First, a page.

La peste

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Perma-Bound Books, 1948 - Literary Collections - 278 pages
22 Reviews
A haunting tale of human resilience in the face of unrelieved horror, Camus' novel about a bubonic plague ravaging the people of a North African coastal town is a classic of twentieth-century literature.

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Review: The Plague

User Review  - Rakhi Dalal - Goodreads

I read “The Plague” right after reading “Swann's Way”. Of course it wasn't a deliberate move. But as I moved on, I realized that reading of 'The Plague' had rendered something quite remarkable in the ... Read full review

Review: The Plague, the Fall, Exile and the Kingdom, and Selected Essays

User Review  - Danna Valko - Goodreads

It's always a pleasure to add a celebrated author to shelf. I highly recommend reading his essays, The Myth of Sisyphus and Reflections on the Guillotine. Read full review

Contents

CONTENTS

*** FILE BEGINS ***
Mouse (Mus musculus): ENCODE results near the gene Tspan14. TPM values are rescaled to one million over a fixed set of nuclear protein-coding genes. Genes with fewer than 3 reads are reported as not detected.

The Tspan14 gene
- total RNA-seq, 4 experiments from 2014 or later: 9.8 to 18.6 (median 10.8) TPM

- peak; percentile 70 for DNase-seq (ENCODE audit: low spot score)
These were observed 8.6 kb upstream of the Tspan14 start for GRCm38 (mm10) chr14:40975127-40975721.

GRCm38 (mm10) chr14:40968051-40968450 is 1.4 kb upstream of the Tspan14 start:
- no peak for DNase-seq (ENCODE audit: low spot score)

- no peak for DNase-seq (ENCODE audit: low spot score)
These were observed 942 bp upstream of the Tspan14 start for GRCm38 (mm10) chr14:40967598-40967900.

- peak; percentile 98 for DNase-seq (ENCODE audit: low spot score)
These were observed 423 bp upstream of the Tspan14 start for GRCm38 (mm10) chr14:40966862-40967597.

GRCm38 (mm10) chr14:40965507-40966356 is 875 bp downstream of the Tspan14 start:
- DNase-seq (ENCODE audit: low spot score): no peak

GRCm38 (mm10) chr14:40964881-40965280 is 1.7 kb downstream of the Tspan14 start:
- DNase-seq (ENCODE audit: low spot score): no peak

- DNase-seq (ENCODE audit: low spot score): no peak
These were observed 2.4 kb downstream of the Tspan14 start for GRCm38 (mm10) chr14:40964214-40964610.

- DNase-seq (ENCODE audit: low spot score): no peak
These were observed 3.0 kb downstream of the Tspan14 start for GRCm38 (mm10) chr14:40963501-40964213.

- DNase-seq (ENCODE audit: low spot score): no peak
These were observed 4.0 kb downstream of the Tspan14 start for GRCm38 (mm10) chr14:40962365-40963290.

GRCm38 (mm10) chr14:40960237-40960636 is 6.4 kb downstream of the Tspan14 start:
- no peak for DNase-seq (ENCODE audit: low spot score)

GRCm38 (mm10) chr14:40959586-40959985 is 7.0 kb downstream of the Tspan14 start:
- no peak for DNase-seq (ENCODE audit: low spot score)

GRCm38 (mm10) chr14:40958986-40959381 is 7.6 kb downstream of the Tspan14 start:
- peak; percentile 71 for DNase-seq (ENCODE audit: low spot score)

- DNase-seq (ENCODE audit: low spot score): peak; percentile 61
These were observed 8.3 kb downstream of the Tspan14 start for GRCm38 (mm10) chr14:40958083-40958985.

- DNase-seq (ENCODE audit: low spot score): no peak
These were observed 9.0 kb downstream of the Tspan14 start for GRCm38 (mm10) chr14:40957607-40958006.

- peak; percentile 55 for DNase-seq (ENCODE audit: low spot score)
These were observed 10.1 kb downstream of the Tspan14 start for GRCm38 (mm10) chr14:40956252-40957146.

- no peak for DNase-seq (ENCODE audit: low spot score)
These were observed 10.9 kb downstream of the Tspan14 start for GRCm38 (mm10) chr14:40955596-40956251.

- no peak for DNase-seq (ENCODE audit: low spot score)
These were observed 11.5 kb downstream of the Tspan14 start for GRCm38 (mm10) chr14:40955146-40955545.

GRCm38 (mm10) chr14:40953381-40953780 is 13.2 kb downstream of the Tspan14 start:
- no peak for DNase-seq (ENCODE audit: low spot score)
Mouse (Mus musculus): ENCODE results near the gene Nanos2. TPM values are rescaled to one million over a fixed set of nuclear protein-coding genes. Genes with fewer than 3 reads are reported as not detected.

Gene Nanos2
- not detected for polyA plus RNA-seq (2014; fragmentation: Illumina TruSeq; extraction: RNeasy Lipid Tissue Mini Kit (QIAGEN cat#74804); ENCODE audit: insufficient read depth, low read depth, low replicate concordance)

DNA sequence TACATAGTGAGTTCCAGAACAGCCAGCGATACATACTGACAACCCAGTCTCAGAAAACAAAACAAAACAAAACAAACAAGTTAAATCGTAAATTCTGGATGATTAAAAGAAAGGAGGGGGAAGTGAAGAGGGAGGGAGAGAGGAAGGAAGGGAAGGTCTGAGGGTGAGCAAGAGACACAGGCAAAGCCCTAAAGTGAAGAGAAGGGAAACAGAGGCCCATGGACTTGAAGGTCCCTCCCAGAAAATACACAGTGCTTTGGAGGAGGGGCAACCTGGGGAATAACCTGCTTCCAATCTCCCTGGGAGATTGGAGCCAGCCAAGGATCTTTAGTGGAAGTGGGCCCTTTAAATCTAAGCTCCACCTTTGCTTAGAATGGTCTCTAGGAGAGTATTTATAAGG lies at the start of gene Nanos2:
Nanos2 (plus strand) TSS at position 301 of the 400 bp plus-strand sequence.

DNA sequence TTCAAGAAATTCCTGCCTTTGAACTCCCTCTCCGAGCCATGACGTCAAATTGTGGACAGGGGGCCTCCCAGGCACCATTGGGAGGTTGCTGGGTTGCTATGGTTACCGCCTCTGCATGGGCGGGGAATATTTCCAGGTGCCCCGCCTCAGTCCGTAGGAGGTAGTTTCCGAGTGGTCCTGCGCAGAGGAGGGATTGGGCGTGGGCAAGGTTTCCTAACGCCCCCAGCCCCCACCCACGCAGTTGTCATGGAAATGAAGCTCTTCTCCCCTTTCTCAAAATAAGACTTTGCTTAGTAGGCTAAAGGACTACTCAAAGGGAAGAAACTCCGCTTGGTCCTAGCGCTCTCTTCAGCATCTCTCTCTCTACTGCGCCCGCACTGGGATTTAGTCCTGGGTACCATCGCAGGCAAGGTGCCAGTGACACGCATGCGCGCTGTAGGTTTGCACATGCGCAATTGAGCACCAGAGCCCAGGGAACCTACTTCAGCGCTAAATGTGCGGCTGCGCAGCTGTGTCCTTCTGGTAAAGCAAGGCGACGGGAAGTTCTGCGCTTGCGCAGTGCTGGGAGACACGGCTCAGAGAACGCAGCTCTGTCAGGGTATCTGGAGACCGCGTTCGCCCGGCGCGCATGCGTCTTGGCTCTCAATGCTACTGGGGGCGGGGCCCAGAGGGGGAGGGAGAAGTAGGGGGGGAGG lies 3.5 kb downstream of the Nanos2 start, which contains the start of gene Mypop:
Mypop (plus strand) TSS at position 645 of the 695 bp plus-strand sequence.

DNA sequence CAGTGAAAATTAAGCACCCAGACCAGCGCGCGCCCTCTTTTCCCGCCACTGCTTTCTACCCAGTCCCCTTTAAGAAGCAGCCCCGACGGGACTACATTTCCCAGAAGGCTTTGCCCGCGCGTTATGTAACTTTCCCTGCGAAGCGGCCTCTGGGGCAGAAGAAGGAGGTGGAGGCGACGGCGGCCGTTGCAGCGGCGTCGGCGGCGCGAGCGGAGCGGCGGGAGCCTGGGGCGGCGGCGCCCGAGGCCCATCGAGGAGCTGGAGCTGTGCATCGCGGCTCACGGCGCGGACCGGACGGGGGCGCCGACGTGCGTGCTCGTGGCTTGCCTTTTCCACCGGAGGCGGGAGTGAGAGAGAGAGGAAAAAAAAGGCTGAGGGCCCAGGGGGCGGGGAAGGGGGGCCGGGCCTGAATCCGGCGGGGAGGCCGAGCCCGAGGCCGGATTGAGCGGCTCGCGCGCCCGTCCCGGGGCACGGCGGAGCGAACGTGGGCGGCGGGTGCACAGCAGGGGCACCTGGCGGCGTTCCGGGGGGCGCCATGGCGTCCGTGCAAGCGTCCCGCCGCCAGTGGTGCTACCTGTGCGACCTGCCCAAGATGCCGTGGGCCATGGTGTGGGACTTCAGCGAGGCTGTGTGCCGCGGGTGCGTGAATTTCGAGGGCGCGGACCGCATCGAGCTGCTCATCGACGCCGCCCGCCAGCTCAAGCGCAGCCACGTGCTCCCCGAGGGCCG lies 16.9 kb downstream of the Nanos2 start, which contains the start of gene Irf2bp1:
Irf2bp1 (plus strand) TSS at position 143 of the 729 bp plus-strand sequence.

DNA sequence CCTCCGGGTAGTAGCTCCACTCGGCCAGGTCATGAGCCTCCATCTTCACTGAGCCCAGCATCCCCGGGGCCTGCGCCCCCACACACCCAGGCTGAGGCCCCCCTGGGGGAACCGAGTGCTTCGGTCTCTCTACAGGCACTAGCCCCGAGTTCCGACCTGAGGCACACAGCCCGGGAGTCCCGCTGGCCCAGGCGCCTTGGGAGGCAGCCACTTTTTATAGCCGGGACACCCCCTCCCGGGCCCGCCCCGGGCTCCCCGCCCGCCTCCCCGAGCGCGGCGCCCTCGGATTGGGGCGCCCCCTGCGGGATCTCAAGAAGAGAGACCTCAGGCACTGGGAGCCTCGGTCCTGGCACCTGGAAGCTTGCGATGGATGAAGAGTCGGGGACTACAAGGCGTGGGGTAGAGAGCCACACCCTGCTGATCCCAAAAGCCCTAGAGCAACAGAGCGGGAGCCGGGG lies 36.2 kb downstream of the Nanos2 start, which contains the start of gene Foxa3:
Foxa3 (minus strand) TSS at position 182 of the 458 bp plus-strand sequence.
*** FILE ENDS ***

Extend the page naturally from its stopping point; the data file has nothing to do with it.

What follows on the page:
3
page
61
page
151
Copyright

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About the author (1948)

Albert Camus was born in Algeria in 1913. He spent the early years of his life in North Africa, where he worked at various jobs--in a weather bureau, in an automobile supply firm, in a shipping company--to help pay for his courses at the University of Algiers. He went on to become a journalist, and from 1935 to 1938 he ran the Theatre de l'Equipe, a theatrical company that produced plays by Malraux, Gide, Synge, Dostoyevsky, and others. During World War II he was one of the leading writers of the French Resistance and editor of Combat, then an important underground newspaper. His fiction, including "The Stranger," "The Plague," "The Fall," and "Exile and the Kingdom"; his philosophical essays, "The Myth of Sisyphus" and "The Rebel"; and his plays have assured his preeminent position in modern letters. In 1957 Camus was awarded the Nobel Prize for Literature. On January 4, 1960, he was killed in a car accident.
Carol Cosman has translated works by Balzac and Simone de Beauvoir from the French as well as JeanPaul Sartre's biography of Flaubert.

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